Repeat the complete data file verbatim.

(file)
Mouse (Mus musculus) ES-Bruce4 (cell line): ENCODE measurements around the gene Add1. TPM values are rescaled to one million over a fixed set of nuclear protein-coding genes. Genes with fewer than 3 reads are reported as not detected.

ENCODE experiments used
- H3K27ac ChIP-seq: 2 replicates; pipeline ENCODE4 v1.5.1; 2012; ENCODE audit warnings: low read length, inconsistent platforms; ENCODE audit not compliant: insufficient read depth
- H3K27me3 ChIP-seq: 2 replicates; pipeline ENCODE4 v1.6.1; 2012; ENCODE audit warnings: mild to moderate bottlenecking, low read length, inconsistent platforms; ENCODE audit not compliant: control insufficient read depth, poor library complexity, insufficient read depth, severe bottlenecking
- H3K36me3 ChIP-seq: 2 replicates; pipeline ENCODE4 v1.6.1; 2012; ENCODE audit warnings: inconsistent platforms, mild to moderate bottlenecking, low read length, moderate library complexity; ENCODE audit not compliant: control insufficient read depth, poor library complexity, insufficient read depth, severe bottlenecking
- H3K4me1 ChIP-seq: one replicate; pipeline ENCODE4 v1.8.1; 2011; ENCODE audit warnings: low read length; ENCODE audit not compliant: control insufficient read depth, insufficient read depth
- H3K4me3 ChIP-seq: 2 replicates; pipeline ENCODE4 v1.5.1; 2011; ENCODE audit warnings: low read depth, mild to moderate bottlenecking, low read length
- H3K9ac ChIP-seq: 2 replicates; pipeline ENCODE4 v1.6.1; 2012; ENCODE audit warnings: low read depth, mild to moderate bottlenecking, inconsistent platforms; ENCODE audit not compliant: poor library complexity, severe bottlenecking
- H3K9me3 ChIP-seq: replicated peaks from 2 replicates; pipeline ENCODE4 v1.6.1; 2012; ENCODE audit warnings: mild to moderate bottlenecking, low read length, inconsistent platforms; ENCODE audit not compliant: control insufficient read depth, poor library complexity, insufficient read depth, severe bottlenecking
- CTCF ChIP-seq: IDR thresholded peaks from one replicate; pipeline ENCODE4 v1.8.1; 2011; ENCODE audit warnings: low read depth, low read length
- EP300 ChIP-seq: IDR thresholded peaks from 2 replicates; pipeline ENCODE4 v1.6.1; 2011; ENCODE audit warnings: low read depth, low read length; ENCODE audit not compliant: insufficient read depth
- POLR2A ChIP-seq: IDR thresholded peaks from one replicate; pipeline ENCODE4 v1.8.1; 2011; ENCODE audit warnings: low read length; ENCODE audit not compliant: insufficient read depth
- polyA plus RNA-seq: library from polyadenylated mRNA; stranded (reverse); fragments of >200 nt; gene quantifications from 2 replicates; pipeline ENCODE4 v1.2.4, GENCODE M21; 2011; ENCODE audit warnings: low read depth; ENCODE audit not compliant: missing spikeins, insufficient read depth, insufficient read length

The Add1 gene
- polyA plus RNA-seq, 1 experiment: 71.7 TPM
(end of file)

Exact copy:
Mouse (Mus musculus) ES-Bruce4 (cell line): ENCODE measurements around the gene Add1. TPM values are rescaled to one million over a fixed set of nuclear protein-coding genes. Genes with fewer than 3 reads are reported as not detected.

ENCODE experiments used
- H3K27ac ChIP-seq: 2 replicates; pipeline ENCODE4 v1.5.1; 2012; ENCODE audit warnings: low read length, inconsistent platforms; ENCODE audit not compliant: insufficient read depth
- H3K27me3 ChIP-seq: 2 replicates; pipeline ENCODE4 v1.6.1; 2012; ENCODE audit warnings: mild to moderate bottlenecking, low read length, inconsistent platforms; ENCODE audit not compliant: control insufficient read depth, poor library complexity, insufficient read depth, severe bottlenecking
- H3K36me3 ChIP-seq: 2 replicates; pipeline ENCODE4 v1.6.1; 2012; ENCODE audit warnings: inconsistent platforms, mild to moderate bottlenecking, low read length, moderate library complexity; ENCODE audit not compliant: control insufficient read depth, poor library complexity, insufficient read depth, severe bottlenecking
- H3K4me1 ChIP-seq: one replicate; pipeline ENCODE4 v1.8.1; 2011; ENCODE audit warnings: low read length; ENCODE audit not compliant: control insufficient read depth, insufficient read depth
- H3K4me3 ChIP-seq: 2 replicates; pipeline ENCODE4 v1.5.1; 2011; ENCODE audit warnings: low read depth, mild to moderate bottlenecking, low read length
- H3K9ac ChIP-seq: 2 replicates; pipeline ENCODE4 v1.6.1; 2012; ENCODE audit warnings: low read depth, mild to moderate bottlenecking, inconsistent platforms; ENCODE audit not compliant: poor library complexity, severe bottlenecking
- H3K9me3 ChIP-seq: replicated peaks from 2 replicates; pipeline ENCODE4 v1.6.1; 2012; ENCODE audit warnings: mild to moderate bottlenecking, low read length, inconsistent platforms; ENCODE audit not compliant: control insufficient read depth, poor library complexity, insufficient read depth, severe bottlenecking
- CTCF ChIP-seq: IDR thresholded peaks from one replicate; pipeline ENCODE4 v1.8.1; 2011; ENCODE audit warnings: low read depth, low read length
- EP300 ChIP-seq: IDR thresholded peaks from 2 replicates; pipeline ENCODE4 v1.6.1; 2011; ENCODE audit warnings: low read depth, low read length; ENCODE audit not compliant: insufficient read depth
- POLR2A ChIP-seq: IDR thresholded peaks from one replicate; pipeline ENCODE4 v1.8.1; 2011; ENCODE audit warnings: low read length; ENCODE audit not compliant: insufficient read depth
- polyA plus RNA-seq: library from polyadenylated mRNA; stranded (reverse); fragments of >200 nt; gene quantifications from 2 replicates; pipeline ENCODE4 v1.2.4, GENCODE M21; 2011; ENCODE audit warnings: low read depth; ENCODE audit not compliant: missing spikeins, insufficient read depth, insufficient read length

The Add1 gene
- polyA plus RNA-seq, 1 experiment: 71.7 TPM